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You Know You Want To


Hey there, friendly blog reader. Please divert your eyes to the upper right side of this web page for a moment. See that button over there marked "Attention, DO NOT CLICK!!" Don't you want to click it? I know you do. You're kind of curious what will happen, and the fact that you're not supposed to click makes you want to even more, right? (DO NOT CLICK it, though, whatever you do.) "What could she have behind that button," you're thinking. You wonder, "Is this just a joke?" (No, it is definitely not. DO NOT CLICK.)

According to Jewish thought, if a child does something nice for her parent without being asked,  like cleaning her room, it's not considered to be as meritorious as if she cleaned up her room because her mother told her to. The opposite of what you would have expected, right? It seems nicer to do something that you came up with on your own rather than just doing something because you followed instructions. But Judaism recognizes that most people have a natural inclination not to want to do what they're told to do. (You're still not allowed to click that button, by the way.) Nonetheless there's an inherent value in being able to listen to an authority figure. No, I didn't say listen like a mindless drone (for all the readers out there who hate the idea of submitting to a Higher Authority). Rather, if we find an authority figure worth listening to, like a loving parent or a caring teacher, we ultimately end up benefiting if we are able to overcome our natural urge to rebel. That's because there are people out there who know more than we do or have experienced more than we have. Their advice, if we took it, would be invaluable to us.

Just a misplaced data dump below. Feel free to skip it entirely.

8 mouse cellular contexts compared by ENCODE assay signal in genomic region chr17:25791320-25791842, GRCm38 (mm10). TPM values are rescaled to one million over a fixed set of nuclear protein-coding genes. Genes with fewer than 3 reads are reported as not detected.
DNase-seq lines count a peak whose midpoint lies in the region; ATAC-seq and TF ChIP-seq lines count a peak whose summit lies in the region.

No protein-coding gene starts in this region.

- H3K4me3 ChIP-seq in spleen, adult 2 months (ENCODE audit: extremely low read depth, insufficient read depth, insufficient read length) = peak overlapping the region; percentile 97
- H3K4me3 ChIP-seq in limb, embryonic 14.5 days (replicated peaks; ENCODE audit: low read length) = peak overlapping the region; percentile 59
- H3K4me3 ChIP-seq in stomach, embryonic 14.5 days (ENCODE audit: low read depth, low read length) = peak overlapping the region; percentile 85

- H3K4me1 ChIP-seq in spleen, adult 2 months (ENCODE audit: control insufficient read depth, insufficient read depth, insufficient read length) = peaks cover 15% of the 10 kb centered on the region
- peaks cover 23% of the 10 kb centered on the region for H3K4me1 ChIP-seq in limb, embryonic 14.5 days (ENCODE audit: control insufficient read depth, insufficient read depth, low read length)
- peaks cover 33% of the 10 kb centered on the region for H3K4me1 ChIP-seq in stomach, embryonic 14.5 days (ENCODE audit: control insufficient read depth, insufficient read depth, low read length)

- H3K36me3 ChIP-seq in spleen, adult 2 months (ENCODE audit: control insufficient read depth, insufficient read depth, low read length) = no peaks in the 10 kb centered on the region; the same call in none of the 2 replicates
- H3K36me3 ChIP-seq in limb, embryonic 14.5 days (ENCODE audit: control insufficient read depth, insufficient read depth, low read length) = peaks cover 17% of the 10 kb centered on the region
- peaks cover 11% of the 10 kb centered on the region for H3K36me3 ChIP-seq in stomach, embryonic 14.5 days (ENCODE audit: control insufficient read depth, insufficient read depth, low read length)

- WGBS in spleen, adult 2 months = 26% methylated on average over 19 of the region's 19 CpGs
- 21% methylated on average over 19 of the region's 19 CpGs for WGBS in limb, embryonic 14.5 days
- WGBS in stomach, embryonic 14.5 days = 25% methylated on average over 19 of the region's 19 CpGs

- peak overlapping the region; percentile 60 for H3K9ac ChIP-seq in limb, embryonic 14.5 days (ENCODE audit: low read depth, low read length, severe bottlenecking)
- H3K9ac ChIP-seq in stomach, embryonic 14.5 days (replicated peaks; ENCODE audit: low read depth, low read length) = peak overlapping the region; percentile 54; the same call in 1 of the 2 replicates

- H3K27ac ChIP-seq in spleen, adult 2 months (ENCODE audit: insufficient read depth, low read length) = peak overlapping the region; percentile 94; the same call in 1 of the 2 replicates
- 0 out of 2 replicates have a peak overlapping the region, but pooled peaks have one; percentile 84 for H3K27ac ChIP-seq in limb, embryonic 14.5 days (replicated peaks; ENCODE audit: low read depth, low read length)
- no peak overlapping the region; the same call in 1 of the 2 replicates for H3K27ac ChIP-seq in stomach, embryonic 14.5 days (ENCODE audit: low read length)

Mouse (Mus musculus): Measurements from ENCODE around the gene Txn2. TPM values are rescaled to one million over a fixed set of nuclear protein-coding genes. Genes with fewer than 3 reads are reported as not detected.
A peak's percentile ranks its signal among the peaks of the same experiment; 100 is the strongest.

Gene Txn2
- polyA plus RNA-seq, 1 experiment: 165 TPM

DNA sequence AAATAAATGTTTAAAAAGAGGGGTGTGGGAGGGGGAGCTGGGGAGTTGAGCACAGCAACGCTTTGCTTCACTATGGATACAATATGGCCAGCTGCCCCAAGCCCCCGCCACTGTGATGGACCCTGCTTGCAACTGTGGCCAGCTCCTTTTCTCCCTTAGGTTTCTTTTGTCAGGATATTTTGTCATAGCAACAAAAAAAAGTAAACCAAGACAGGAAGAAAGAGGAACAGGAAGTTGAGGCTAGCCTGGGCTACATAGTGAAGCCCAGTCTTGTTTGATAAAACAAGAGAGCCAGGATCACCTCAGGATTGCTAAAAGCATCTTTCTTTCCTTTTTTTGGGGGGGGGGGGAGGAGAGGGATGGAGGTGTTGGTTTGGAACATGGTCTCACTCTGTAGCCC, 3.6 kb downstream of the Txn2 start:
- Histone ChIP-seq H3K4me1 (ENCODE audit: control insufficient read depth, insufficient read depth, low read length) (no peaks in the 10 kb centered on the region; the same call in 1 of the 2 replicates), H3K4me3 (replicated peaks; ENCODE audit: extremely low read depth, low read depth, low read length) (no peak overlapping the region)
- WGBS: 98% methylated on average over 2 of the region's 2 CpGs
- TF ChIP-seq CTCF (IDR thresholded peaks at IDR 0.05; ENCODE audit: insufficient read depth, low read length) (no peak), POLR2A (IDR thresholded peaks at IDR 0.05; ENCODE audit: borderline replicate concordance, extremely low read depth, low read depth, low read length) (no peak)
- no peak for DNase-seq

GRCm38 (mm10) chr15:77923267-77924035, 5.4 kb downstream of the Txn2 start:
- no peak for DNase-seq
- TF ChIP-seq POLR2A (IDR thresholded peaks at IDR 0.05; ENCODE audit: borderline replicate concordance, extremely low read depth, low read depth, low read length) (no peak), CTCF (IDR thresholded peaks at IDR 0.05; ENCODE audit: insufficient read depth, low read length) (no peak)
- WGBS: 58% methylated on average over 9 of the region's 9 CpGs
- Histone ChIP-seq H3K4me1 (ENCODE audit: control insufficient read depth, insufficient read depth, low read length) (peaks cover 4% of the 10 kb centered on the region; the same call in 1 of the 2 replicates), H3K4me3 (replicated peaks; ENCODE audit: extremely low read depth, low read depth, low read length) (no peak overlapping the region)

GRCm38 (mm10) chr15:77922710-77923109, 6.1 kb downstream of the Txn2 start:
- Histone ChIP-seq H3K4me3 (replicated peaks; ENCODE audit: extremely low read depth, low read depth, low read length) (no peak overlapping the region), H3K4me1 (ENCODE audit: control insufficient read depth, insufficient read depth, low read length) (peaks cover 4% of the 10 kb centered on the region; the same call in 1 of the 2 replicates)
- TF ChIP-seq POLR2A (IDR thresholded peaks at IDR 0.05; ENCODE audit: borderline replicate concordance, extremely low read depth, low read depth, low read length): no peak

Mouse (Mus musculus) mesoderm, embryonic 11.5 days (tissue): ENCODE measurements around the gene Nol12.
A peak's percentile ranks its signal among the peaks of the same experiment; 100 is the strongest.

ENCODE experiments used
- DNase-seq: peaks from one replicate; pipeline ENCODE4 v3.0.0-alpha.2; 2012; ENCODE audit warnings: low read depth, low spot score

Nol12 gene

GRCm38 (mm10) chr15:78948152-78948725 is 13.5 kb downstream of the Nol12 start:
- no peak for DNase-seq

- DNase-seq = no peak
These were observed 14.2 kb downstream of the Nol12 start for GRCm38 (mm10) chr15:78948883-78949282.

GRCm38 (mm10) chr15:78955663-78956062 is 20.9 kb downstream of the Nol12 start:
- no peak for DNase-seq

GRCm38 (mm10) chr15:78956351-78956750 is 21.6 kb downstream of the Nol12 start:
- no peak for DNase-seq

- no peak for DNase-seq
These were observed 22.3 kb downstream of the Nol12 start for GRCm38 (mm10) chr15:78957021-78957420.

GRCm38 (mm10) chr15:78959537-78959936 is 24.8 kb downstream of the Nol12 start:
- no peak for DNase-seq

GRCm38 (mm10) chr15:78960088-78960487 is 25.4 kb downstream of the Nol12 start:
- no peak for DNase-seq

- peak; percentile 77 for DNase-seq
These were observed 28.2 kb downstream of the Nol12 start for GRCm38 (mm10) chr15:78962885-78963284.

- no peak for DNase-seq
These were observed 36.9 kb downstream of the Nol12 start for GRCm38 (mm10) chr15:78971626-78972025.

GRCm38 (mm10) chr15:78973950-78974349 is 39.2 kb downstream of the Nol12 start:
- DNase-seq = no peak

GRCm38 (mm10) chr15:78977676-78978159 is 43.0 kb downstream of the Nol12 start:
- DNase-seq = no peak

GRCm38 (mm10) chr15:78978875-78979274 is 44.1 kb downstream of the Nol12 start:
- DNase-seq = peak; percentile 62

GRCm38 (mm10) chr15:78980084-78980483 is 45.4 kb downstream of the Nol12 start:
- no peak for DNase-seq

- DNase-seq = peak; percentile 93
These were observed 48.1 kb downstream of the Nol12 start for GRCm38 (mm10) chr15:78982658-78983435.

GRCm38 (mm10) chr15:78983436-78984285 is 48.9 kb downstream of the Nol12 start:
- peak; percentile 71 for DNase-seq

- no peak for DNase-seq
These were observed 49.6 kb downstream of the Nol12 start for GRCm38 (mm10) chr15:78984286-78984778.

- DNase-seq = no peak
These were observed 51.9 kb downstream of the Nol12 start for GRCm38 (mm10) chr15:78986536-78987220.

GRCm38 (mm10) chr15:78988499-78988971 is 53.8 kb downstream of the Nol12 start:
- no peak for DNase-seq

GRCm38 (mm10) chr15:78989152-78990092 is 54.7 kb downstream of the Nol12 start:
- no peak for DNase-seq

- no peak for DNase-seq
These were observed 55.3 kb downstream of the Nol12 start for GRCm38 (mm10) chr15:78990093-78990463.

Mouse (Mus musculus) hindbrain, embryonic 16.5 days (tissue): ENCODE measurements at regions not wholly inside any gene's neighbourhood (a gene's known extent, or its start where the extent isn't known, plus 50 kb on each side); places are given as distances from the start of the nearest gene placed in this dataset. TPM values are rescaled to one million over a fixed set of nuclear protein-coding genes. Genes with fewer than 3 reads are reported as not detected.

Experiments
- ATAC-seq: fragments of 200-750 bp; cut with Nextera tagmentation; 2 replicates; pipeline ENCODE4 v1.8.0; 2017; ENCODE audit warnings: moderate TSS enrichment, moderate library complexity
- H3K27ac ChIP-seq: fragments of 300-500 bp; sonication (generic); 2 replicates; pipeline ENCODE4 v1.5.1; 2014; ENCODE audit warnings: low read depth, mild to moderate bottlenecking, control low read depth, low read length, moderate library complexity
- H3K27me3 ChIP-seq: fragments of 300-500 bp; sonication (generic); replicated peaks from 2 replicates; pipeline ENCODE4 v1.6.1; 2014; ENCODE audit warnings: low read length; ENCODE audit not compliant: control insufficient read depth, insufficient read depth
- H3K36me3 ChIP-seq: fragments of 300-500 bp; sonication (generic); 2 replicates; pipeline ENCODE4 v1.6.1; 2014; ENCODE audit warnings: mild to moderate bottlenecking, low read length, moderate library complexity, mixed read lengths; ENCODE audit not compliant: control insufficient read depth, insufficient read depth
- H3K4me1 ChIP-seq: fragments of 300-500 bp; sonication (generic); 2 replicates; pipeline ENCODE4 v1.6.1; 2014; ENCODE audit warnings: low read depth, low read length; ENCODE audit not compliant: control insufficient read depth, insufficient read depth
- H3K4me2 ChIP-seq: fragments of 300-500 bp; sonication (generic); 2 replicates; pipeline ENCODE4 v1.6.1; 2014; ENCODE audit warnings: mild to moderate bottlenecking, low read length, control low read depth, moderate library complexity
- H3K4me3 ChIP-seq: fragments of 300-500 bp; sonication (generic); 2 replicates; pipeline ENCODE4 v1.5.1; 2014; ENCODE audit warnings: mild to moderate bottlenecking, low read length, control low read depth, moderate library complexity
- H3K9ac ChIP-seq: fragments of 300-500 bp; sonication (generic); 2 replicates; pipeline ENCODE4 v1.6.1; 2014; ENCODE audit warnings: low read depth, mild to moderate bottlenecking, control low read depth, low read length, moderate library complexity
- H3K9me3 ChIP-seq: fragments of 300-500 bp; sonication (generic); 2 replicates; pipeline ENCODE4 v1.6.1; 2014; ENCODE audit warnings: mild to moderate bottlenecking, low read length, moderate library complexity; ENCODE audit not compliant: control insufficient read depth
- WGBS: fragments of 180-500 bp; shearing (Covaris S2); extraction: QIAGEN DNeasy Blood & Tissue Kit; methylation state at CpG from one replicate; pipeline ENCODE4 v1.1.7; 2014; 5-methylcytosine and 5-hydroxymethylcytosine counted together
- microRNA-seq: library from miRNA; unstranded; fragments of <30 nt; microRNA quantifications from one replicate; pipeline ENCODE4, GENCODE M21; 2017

The Torah has an entire category of mitzvos (commandments) called chukim, which are laws whose reasoning is not explained to us.

Although there's nothing that a child hates more than hearing "because I said so" from his parent, every parent understands that not all reasons can be explained to a child, and that sometimes the child just needs to learn that the parent is in charge. (A child who doesn't know how to listen to authority is never very pleasant to be around, and frankly many adults that can't listen to authority end up in jail!) So Judaism too teaches us to trust in God as an authority figure, not just to listen to the rules, but also to trust, when things in life don't go our way, that there's a greater meaning and purpose, even if we can't understand it.

And in terms of that button, you're still not allowed to click it. Although, truth be told, I'm not your parent or your God, so maybe it wouldn't be so bad to follow your inclination, after all.




  1. Did anyone else click? (I did.)

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